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Being nice pays off in a big way

“Always be nice” is something your mother may have taught you. Also, “If you can’t say something nice, just don’t say anything at all.” These are good axioms for your personal life but also pay off big time in business.

If you don’t believe it, just check Chick-fil-a’s financial success. Employees of the very successful restaurant chain, Chick-fil-a are trained to say “please” and “thank you.” These are simple things that are the secret to the company’s success. According to a report, Chick-fil-a employees said “thank you” in 95.2 percent of drive-thru encounters, based on data from 2,000 visits to 15 restaurant chains.

Mark Moraitakis, senior director of hospitality and service design, stated, “It’s all about speed and accuracy, but we know customers appreciate that we know our customers appreciate that we can be nice while being fast and accurate.”

In 2015 Chick-fil-a generated more revenue per restaurant than any other fast food chain in the US. Average sales per restaurant was nearly $4 million. Superior customer service drives higher sales per unit and far outpaces other chains like KFC, Pizza Hut and Dominos with more than twice as many US locations. One of the big differences is hiring the right kind of employees and the amount of time and money the company spends in training their employees.

“Being nice” is undervalued in many businesses and other organizations. It really describes well the qualities of a healthy workplace culture. It inspires a higher level of employee engagement. Also when leaders of business and organizations possess this quality it filters down through the entire business and enhances teamwork. Being kind is a trait unfortunately lacking in so many people, being replaced with arrogance and egotistical behavior. It is not a sign of weakness but instead a true sign of positive deeds and actions. No one wants to work in or do business with an organization that is arrogant or ruthless.

The well know AFLAC duck was introduced back in 1999 by Kaplan Thaler’s small advertising firm. As it turned out AFLAC contacted her to pitch an idea for an ad campaign because of 2 referrals by individuals who were influential people that she had been kind to by taking the time to give free advice over lunch. Linda Kaplan Thaler won the lucrative contract and the AFLAC goose has since become a TV sensation. All due to being nice, kindness shown with no ulterior motive. The firm now has over 700 employees and accounts worldwide.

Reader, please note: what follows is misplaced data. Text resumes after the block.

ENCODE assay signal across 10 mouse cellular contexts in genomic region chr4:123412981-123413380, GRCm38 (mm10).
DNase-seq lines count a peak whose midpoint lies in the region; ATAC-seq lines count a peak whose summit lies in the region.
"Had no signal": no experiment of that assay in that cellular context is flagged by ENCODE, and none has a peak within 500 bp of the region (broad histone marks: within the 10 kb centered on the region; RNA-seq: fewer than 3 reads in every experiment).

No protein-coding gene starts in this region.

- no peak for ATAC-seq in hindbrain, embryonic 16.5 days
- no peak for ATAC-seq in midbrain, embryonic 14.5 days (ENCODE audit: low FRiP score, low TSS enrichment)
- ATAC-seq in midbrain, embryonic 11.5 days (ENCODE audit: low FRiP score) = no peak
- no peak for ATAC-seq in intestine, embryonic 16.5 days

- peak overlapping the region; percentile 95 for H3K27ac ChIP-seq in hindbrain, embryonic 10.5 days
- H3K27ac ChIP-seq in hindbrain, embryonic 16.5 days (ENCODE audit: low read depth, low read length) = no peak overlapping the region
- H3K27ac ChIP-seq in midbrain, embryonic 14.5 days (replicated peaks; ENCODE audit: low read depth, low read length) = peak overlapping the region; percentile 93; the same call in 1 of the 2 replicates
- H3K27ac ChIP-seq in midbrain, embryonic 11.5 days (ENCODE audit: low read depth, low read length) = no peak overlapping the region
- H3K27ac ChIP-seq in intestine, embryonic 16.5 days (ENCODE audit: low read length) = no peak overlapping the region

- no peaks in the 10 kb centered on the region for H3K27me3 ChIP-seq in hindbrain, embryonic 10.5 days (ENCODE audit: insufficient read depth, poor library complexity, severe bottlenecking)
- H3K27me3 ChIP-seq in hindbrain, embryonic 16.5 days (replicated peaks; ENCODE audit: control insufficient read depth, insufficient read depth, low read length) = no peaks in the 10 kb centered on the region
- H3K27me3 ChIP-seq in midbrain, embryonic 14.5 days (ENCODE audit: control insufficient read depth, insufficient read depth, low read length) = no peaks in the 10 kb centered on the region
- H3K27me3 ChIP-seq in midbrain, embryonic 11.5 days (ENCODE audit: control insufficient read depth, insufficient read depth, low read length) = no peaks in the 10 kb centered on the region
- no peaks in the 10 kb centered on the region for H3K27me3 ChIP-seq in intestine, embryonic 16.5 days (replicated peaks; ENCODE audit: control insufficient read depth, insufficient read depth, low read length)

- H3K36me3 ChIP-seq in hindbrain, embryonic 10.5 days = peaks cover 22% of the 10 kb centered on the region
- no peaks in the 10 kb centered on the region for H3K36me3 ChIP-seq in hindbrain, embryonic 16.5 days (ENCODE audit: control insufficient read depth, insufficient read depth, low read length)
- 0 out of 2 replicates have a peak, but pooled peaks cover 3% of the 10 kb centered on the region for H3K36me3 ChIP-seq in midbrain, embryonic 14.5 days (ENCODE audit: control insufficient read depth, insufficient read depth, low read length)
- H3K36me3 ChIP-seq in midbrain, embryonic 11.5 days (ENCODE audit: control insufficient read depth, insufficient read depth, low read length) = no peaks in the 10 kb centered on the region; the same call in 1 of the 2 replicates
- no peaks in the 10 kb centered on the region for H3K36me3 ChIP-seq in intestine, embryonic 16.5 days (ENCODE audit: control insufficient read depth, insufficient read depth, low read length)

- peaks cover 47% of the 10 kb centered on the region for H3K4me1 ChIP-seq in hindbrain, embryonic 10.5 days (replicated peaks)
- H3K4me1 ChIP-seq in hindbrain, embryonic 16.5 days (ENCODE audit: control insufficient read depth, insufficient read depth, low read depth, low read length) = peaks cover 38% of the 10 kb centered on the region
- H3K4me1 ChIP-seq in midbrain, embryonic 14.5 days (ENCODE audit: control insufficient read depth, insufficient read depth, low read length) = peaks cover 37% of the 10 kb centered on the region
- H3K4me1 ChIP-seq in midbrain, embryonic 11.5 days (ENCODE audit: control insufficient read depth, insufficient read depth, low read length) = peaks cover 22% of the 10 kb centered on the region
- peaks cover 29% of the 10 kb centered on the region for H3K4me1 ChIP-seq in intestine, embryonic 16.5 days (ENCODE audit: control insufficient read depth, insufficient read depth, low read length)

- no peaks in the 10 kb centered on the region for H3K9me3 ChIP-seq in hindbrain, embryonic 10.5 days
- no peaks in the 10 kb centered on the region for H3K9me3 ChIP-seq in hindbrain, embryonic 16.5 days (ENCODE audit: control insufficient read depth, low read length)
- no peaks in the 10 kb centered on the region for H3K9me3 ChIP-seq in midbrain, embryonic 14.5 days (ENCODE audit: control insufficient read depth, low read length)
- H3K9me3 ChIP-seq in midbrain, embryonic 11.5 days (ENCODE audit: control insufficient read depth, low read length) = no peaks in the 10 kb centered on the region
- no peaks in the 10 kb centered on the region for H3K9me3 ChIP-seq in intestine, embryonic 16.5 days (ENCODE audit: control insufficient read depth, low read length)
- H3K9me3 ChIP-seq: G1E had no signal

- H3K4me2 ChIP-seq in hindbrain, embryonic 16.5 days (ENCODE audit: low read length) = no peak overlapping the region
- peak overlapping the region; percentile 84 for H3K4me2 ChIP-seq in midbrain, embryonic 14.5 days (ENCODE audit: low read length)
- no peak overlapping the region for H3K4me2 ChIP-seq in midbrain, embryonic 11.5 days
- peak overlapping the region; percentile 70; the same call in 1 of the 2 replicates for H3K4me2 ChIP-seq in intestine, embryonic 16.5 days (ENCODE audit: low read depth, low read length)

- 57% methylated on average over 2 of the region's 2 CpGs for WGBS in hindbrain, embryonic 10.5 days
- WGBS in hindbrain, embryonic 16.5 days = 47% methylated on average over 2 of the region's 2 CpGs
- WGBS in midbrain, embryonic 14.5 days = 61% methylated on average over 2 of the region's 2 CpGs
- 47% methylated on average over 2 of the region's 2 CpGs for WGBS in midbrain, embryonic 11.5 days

On a local basis there are so many businesses in Lincoln County who exhibit true kindness and genuine niceness to their employees and customers. One business that is an example is Brookhaven Monument Company. I spoke to the “family” of employees recently about customer service and communications. We talked about the importance of reliability, teamwork, listening to the customer, cooperation, going above and beyond for the customer.

In preparation for my presentation I interviewed several widows who had shopped for monuments for their deceased husbands. Following are the some comments I heard about Brookhaven Monument.

• The sales person was kind and patient, not pushy.

• He sold me something that I wanted, not pushing me to purchase something I didn’t want or was beyond my budget.

• Communicated with me regarding the order following my visit to the business.

• Accommodated an unusual request without flinching.

• When stone was received, it didn’t meet their expectations so they ordered another one that would meet the expectations.

• I was treated with kindness and respect.

I interviewed Dave Pace, the owner and when I asked him about his success after being in business for 70 years, the following is what he told me in answer to the question as to what has made them so successful.

1. Doing what you promise.

2. Under promise and over deliver.

3. Always be willing to take care of the customer.

4. Follow up communication with the customer is crucial.

These are simple but ultra important traits which will work well in any business in order to be successful. People who are shopping for a monument are often in an emotional state, having just lost a loved one. This kind of business has one shot, as there are few repeat customers. Personal testimonies and referrals are highly valued and lead to additional business. I found that the entire staff is engaged and understand the importance of good customer service, from the men who work on the stones in the operational area to the sales people who have the most front line contact with the customers. The employees obviously like their jobs and enjoy working there. The leaders appreciate the employees and what they contribute to the business. This cannot be over emphasized.

The culture of your organization will be very obvious to your customers. If you are cut-throat and arrogant it will show to your customers and result in a negative reputation and lack of business. If you are collaborative and kind where you and your team work together for the betterment of your company it will result in more customers and increased revenues.

There really is a way to be tough in decision making and a smart business person in running a business and at the same time exhibit kindness to those around you. It necessitates confidence, leadership ability, assertiveness, respect for others, being responsible, generous and happy. Quite an order, but very doable. Long term relationships are a direct result of these good business practices. Really successful people are not ruthless and harsh but smart and kind. These two traits really do fit well together.

Becky Vaughn-Furlow retired from Trustmark Bank as executive vice president and human resources director. She can be contacted by emailing bvaughnfurlow@gmail.com.